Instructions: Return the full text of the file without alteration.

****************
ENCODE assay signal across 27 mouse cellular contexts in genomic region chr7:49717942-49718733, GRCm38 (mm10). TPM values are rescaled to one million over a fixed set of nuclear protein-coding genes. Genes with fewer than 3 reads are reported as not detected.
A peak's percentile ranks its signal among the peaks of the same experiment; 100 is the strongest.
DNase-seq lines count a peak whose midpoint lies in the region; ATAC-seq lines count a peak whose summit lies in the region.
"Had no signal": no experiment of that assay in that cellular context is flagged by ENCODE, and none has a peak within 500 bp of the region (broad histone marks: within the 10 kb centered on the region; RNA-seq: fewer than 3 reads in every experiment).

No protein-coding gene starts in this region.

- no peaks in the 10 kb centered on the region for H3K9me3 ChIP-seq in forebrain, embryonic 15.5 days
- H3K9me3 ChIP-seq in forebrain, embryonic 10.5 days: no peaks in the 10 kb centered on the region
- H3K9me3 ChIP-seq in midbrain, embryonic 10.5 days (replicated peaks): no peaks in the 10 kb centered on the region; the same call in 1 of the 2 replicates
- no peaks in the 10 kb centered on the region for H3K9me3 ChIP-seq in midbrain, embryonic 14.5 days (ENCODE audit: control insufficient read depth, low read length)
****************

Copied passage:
ENCODE assay signal across 27 mouse cellular contexts in genomic region chr7:49717942-49718733, GRCm38 (mm10). TPM values are rescaled to one million over a fixed set of nuclear protein-coding genes. Genes with fewer than 3 reads are reported as not detected.
A peak's percentile ranks its signal among the peaks of the same experiment; 100 is the strongest.
DNase-seq lines count a peak whose midpoint lies in the region; ATAC-seq lines count a peak whose summit lies in the region.
"Had no signal": no experiment of that assay in that cellular context is flagged by ENCODE, and none has a peak within 500 bp of the region (broad histone marks: within the 10 kb centered on the region; RNA-seq: fewer than 3 reads in every experiment).

No protein-coding gene starts in this region.

- no peaks in the 10 kb centered on the region for H3K9me3 ChIP-seq in forebrain, embryonic 15.5 days
- H3K9me3 ChIP-seq in forebrain, embryonic 10.5 days: no peaks in the 10 kb centered on the region
- H3K9me3 ChIP-seq in midbrain, embryonic 10.5 days (replicated peaks): no peaks in the 10 kb centered on the region; the same call in 1 of the 2 replicates
- no peaks in the 10 kb centered on the region for H3K9me3 ChIP-seq in midbrain, embryonic 14.5 days (ENCODE audit: control insufficient read depth, low read length)